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Psychol Addict Behav. 2014 Jun;28(2):376-88. doi: 10.1037/a0034445.

Relations among affect, abstinence motivation and confidence, and daily smoking lapse risk.

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1
Department of Psychology, Rutgers, The State University of New Jersey.

Abstract

This study tested the hypothesis that changes in momentary affect, abstinence motivation, and confidence would predict lapse risk over the next 12-24 hr using Ecological Momentary Assessment (EMA) data from smokers attempting to quit smoking. One hundred and three adult, daily, treatment-seeking smokers recorded their momentary affect, motivation to quit, abstinence confidence, and smoking behaviors in near real time with multiple EMA reports per day using electronic diaries postquit. Multilevel models indicated that initial levels of negative affect were associated with smoking, even after controlling for earlier smoking status, and that short-term increases in negative affect predicted lapses up to 12, but not 24, hr later. Positive affect had significant effects on subsequent abstinence confidence, but not motivation to quit. High levels of motivation appeared to reduce increases in lapse risk that occur over hours although momentary changes in confidence did not predict lapse risk over 12 hr. Negative affect had short-lived effects on lapse risk, whereas higher levels of motivation protected against the risk of lapsing that accumulates over hours. An increase in positive affect was associated with greater confidence to quit, but such changes in confidence did not reduce short-term lapse risk, contrary to expectations. Relations observed among affect, cognitions, and lapse seem to depend critically on the timing of assessments.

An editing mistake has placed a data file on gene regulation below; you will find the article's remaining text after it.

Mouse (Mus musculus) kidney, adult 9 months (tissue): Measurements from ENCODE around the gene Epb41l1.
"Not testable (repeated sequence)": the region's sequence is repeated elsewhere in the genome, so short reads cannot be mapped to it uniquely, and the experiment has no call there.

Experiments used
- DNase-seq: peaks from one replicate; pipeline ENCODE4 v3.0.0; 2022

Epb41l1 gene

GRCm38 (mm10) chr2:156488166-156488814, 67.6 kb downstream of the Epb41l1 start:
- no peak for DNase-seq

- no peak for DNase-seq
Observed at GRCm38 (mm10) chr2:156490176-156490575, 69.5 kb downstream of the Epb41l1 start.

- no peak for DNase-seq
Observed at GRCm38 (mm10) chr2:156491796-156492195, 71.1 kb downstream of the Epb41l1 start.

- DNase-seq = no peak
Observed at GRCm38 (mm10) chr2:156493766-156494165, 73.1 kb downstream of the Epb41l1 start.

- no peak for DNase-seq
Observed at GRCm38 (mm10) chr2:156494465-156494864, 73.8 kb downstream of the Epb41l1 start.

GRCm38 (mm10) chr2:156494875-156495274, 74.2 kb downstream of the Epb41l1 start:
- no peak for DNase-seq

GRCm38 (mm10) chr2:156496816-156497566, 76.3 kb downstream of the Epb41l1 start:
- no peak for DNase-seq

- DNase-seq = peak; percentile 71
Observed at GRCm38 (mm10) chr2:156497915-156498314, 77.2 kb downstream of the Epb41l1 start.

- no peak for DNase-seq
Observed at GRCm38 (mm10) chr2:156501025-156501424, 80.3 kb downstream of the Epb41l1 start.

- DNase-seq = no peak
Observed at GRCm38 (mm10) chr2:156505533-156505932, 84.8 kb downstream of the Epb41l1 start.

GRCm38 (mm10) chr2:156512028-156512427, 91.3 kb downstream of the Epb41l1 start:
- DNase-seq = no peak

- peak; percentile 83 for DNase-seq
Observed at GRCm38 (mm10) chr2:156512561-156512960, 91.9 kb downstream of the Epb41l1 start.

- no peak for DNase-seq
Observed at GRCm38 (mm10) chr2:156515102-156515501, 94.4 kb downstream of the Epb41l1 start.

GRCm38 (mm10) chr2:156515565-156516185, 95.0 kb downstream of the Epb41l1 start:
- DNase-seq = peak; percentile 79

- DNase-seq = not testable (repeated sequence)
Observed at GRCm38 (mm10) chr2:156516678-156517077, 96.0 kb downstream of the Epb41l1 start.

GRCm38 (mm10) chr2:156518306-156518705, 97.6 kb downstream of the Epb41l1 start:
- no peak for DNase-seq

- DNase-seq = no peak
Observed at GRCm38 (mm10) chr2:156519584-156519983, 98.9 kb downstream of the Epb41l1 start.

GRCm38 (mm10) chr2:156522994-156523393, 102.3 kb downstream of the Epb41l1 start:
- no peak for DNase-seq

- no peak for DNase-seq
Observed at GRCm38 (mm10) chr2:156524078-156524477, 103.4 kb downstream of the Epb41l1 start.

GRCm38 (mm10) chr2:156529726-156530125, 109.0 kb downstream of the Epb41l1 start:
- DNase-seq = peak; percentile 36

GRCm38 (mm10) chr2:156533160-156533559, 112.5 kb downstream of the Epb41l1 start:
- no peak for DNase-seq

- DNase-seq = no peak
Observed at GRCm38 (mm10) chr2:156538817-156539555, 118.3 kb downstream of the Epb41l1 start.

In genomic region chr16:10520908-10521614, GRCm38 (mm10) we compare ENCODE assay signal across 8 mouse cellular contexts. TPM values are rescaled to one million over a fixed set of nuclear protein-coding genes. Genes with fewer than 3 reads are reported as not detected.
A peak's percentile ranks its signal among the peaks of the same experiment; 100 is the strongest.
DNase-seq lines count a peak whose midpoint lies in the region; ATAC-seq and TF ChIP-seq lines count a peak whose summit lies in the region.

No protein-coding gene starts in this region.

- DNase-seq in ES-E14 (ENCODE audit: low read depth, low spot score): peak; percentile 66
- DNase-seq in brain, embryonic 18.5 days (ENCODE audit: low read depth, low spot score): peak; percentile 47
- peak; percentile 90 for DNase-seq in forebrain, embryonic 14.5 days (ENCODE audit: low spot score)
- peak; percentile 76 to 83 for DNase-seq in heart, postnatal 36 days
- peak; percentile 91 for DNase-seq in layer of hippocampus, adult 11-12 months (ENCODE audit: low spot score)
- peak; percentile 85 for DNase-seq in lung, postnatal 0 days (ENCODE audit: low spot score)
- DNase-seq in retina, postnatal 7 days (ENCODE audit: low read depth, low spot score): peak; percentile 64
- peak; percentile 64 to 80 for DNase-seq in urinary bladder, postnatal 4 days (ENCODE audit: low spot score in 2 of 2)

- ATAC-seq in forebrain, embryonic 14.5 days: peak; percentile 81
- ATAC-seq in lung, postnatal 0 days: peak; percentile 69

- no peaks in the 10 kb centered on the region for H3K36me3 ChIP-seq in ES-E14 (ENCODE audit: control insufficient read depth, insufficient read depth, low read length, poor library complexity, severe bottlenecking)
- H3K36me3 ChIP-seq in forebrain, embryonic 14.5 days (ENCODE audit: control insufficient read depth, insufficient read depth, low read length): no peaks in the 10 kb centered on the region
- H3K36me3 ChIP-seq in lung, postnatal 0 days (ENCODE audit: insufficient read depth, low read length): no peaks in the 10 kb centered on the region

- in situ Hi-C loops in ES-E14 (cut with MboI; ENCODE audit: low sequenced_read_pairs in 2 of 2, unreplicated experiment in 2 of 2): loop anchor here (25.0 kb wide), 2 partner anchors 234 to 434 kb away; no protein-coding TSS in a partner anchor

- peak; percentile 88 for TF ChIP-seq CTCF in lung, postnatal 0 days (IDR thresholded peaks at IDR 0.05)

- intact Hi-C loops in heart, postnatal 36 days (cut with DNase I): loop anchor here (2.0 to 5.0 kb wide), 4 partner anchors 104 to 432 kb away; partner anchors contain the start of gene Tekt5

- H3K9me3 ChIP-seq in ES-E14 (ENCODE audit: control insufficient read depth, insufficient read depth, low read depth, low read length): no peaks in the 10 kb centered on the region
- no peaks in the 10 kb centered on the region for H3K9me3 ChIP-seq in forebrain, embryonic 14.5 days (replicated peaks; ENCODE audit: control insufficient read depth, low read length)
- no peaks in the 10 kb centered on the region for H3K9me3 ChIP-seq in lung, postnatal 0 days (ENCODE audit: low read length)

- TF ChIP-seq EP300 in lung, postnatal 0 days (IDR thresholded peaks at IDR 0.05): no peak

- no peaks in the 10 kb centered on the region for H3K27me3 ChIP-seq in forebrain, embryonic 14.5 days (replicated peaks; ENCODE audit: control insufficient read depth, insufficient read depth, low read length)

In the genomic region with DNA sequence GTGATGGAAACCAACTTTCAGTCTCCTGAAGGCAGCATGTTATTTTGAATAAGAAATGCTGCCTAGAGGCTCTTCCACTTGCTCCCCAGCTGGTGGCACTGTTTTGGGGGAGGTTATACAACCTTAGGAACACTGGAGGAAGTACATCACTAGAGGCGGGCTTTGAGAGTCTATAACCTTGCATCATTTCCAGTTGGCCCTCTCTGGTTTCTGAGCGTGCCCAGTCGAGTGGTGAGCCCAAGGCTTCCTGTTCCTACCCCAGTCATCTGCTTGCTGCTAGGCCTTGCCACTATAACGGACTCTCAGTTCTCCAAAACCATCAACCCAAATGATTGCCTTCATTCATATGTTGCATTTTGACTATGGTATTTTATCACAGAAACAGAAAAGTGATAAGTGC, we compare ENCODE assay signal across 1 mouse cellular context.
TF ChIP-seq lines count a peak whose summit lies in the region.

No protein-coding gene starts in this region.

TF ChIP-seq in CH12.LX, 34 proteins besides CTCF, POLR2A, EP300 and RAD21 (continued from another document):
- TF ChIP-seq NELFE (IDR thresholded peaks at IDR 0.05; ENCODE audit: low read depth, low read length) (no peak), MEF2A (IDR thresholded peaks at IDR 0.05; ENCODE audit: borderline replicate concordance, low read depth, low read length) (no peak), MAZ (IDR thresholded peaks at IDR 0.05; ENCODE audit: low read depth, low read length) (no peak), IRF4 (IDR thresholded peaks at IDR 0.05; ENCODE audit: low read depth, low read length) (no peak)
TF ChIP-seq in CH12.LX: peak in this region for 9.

PMID:
24955665
PMCID:
PMC4997809
DOI:
10.1037/a0034445
[Indexed for MEDLINE]
Free PMC Article
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